What about adding ginger in your tea; or ginseng? I find that a cuppa with added ginger or/and ginseng (once in the evening) works wonders in the love department.

Edited by owl sees all

Share this post


Link to post
Share on other sites

Imho, tea is one hell of a racket.  Wayyyyy overpriced.

Share this post


Link to post
Share on other sites
1 hour ago, cmsally said:

 About 100 baht for a pack of 50

lipton and dilmah both taste as though they have been made out of leftover tea bits swept off the floor.

 

 

The tea that is used for tea bags IS at the lowest level of tea, called 'fannings.'  This is why real tea connoisseurs always request loose-leaf tea. The depth of flavor is severely lacking. If you were to buy Twinings 'English Breakfast' tea as loose-leaf, and buy it as already bagged, and tasted the two side by side, you'd never want to buy their tea bags again. This is true of 90% of the branded teas. That said, there ARE a couple of companies that do not use Fannings in their tea bags; 'Jackson of Picadilly,' 'Taylors of Harrogate,' and 'Yorkshire' being the three most well known.

For convenience sake, may people will buy loose-leaf tea, and bag their own, using packages of empty tea bags bought in Japanese and Chinese markets. Here in Chiang Mai, you can purchase empty tea bags at any of the 'Daiso' stores  (Nim City, Airport Plaza, Central Festival, etc.) While not a good as a large infuser (some say the small bags inhibit free flow of water around the leaves which is why fannings are used in commercial bagged tea,) they are certainly convenient!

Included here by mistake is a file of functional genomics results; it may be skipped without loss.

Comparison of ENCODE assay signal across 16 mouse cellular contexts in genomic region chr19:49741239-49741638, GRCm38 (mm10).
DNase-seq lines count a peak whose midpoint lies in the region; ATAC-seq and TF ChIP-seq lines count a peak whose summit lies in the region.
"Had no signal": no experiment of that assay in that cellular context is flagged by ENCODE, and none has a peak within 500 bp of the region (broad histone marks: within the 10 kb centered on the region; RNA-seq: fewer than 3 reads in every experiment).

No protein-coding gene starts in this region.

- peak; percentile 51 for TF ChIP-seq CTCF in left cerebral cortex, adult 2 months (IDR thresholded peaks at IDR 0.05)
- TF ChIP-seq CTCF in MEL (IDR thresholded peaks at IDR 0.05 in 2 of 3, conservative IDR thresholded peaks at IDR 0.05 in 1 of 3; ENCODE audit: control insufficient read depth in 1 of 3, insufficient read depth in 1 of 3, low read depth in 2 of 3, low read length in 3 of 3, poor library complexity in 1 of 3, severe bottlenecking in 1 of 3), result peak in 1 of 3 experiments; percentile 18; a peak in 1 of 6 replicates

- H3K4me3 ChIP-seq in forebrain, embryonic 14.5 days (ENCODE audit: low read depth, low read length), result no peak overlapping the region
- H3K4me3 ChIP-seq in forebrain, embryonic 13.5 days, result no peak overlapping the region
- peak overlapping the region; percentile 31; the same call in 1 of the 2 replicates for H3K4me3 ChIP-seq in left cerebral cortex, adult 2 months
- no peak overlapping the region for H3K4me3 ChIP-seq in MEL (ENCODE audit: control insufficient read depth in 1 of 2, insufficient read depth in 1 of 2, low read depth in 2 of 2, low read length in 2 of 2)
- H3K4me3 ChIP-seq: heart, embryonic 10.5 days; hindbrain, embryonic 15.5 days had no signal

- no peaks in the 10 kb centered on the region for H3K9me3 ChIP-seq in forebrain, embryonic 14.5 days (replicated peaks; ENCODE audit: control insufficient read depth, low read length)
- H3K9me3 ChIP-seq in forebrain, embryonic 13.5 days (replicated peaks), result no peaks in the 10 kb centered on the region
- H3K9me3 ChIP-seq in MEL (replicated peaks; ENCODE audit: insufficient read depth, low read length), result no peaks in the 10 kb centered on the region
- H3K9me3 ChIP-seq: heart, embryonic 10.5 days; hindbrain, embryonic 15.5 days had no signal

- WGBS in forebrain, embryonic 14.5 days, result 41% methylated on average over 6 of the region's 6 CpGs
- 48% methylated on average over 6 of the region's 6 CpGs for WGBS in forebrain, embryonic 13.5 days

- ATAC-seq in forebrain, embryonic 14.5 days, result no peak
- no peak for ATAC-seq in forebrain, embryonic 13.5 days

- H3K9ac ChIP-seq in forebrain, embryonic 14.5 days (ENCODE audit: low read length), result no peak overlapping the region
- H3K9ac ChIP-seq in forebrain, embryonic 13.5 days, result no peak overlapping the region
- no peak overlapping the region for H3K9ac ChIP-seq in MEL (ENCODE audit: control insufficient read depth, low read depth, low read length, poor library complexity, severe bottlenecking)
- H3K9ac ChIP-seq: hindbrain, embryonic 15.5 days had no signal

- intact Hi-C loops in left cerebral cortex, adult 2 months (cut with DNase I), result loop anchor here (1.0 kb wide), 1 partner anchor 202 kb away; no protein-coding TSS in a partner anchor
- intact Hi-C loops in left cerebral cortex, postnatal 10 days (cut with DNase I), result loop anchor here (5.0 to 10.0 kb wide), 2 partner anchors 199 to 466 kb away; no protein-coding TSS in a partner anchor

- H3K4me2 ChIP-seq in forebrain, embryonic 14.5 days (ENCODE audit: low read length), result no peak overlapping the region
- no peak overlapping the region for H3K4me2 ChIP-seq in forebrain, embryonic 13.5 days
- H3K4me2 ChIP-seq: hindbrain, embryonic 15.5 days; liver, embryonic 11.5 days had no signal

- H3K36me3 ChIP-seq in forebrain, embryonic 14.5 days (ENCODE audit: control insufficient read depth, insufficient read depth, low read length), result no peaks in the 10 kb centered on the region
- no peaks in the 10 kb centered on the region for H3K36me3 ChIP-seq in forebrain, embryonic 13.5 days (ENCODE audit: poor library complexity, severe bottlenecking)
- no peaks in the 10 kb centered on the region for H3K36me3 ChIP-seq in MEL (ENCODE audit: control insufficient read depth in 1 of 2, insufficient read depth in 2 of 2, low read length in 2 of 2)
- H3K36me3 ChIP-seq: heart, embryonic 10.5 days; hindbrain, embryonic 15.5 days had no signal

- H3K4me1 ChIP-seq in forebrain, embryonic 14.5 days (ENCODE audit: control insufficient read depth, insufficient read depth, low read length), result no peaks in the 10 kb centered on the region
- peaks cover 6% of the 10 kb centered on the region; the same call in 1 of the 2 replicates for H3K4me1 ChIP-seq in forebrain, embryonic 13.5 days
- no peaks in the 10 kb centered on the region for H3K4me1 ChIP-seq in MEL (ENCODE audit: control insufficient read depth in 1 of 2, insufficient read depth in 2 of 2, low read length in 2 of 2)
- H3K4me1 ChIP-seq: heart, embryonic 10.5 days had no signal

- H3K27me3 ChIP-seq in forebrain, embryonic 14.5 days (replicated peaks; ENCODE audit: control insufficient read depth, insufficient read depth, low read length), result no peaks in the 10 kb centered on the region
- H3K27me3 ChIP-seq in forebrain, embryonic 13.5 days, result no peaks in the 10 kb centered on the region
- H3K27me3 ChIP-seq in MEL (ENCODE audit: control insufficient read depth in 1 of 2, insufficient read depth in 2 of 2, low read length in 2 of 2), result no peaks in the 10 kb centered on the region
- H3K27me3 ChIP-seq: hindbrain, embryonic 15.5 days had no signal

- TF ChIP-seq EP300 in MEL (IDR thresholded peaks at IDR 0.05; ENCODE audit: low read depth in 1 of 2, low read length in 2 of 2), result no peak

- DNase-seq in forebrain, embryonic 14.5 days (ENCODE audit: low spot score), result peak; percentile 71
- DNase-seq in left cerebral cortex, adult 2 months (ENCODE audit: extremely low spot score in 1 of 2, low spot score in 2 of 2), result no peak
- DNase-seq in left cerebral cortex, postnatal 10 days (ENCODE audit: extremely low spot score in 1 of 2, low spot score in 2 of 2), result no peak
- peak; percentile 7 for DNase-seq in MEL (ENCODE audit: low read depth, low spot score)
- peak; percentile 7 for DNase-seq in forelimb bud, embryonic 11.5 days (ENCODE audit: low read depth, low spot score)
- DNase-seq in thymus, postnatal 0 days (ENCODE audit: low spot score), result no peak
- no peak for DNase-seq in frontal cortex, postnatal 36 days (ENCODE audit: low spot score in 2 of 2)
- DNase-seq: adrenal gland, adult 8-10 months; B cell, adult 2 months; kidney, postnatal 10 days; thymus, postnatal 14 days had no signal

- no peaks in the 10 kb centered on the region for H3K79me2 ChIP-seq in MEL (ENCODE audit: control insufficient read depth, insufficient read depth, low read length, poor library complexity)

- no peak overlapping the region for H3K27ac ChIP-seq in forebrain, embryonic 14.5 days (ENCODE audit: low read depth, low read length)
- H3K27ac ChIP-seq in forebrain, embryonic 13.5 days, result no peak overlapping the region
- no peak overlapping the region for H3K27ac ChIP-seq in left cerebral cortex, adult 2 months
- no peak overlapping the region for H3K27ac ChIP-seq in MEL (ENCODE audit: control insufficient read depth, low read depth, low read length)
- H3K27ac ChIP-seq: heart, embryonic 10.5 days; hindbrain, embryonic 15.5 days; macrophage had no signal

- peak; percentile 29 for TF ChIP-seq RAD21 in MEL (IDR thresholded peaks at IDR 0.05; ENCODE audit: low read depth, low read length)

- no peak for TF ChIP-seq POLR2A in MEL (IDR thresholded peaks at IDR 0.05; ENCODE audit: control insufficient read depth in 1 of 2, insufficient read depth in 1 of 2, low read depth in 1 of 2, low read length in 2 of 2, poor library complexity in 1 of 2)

1 hour ago, owl sees all said:

Of course, tea-bags had not yet been invented then. In fact, the first time I ever came across a tea-bag was in Germany in 1975 (July) and we English thought it funny that the Germans couldn't get their heads around loose tea.

 

With all due respect, tea bags first hit the scene around the turn of the 20th century. Here is more than you ever wanted to know about tea bags....

A tea importer named Thomas Sullivan created the first ones out of silk, to use as samples to give to his customers. Patents for tea bags began showing up in 1903. William Hermanson invented heat-sealed paper tea bags and sold his patent to the Salada Tea Company in 1930.

In 1944, the typical shape of the tea bag was revised from the 'sack' style of bag to the currently common rectangular style of tea bag. In 1952, Lipton Tea company patented the so-called "flo-thru" bag, which has four sides instead of two and which was intended for those who were brewing in mugs rather than small teacups.

 

One final note... For those who really appreciate fine tea, the English Breakfast tea sold a 'Viang Joom On' tea shop on Charoenrat Rd. has some of the best I've tasted. They have quite a large variety of teas, especially 'flavored teas which I don't care for, but their straight teas, although quite expensive, are worth the price!

  • Like 1
  • Thanks 1

Share this post


Link to post
Share on other sites

I bought some Pu'er in a small shop near Yaowarat road. Fabulous!

 

Did you know Zeks used to get high off tea in the Gulag?

Share this post


Link to post
Share on other sites

Create an account or sign in to comment

You need to be a member in order to leave a comment

Create an account

Sign up for a new account in our community. It's easy!

Register a new account

Sign in

Already have an account? Sign in here.

Sign In Now

  • Recently Browsing   0 members

    No registered users viewing this page.

Sponsors
×